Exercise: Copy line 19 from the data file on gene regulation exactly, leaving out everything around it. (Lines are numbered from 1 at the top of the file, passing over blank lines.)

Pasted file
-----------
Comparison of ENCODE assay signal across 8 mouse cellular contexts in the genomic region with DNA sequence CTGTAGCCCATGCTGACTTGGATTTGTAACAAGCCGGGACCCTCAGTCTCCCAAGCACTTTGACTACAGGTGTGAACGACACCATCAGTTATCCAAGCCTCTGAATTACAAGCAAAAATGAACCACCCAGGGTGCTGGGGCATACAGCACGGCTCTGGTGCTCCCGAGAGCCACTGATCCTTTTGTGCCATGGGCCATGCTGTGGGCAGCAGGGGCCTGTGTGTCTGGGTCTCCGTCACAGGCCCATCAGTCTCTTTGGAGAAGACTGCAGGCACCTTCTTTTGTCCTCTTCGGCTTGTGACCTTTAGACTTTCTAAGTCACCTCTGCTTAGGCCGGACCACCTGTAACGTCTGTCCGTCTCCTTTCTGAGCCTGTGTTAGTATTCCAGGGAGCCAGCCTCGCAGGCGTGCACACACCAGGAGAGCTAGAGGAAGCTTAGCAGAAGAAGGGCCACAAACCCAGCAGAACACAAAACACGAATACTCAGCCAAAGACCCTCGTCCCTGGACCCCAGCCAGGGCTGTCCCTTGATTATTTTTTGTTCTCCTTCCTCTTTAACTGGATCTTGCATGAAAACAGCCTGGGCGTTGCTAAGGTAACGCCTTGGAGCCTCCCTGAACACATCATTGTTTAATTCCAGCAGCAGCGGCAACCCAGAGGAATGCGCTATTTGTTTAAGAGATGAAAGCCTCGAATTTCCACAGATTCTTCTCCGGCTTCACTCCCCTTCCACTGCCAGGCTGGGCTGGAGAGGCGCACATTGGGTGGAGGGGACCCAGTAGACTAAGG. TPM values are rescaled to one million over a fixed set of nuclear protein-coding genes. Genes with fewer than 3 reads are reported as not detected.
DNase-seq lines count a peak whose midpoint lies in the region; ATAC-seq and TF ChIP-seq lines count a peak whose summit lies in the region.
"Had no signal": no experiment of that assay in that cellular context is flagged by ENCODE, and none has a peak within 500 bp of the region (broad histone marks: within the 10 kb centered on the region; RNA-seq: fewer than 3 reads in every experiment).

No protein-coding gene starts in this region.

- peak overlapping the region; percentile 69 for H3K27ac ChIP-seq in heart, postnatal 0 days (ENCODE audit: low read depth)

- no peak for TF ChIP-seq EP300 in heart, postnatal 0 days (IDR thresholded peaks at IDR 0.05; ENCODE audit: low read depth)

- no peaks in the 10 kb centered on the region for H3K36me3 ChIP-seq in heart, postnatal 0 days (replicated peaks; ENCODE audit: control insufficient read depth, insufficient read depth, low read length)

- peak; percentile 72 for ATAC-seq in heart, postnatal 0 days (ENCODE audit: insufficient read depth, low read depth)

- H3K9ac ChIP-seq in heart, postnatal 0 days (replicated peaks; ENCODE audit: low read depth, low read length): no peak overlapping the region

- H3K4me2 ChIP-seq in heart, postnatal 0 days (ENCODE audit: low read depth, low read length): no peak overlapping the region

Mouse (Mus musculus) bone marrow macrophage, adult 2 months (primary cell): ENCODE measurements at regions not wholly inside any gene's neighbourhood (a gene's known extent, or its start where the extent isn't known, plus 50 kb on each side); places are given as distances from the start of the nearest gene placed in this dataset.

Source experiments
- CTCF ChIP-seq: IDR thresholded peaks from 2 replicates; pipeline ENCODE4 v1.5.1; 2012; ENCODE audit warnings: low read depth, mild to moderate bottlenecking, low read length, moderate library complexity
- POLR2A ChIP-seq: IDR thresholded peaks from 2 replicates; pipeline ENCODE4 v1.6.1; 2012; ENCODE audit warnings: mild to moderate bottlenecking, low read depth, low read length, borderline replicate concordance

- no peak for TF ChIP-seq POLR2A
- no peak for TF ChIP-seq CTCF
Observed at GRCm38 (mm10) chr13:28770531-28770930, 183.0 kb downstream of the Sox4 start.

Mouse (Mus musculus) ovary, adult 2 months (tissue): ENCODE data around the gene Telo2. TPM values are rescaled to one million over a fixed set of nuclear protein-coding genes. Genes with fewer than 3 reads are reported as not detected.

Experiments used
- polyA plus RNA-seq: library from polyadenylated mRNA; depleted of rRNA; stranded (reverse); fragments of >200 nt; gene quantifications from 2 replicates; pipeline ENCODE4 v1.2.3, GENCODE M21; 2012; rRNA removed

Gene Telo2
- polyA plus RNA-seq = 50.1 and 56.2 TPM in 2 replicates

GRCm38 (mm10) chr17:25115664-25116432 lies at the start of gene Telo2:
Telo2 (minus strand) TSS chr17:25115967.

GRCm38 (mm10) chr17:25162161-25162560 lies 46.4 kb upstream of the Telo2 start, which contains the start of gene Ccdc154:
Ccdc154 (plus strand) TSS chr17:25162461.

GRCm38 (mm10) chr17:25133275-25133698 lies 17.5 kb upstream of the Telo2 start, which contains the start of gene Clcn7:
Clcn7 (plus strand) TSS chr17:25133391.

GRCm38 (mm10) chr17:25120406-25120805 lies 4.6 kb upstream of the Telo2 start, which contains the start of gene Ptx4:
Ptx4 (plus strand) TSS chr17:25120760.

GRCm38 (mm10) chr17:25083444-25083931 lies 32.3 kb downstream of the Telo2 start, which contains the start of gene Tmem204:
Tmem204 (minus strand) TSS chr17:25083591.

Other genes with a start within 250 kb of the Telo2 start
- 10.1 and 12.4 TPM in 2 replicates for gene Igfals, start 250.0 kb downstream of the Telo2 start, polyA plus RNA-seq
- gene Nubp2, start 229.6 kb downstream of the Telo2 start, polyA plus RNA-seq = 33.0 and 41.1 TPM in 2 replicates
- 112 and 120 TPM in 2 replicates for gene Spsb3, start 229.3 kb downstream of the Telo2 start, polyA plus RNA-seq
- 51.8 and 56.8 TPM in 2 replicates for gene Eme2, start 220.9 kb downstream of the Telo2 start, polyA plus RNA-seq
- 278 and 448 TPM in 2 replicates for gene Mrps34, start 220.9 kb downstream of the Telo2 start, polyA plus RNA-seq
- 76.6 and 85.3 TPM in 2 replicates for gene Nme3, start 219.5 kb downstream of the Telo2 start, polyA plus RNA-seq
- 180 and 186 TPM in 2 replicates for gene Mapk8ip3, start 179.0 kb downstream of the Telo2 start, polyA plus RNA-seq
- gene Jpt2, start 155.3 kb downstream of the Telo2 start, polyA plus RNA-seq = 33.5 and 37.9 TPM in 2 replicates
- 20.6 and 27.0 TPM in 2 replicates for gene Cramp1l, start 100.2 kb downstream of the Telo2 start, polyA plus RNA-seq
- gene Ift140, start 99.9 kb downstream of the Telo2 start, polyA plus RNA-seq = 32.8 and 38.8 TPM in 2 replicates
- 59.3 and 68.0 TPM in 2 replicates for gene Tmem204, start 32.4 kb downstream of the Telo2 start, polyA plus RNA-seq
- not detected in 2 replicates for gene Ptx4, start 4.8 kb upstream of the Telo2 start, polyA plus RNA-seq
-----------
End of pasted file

Experiments used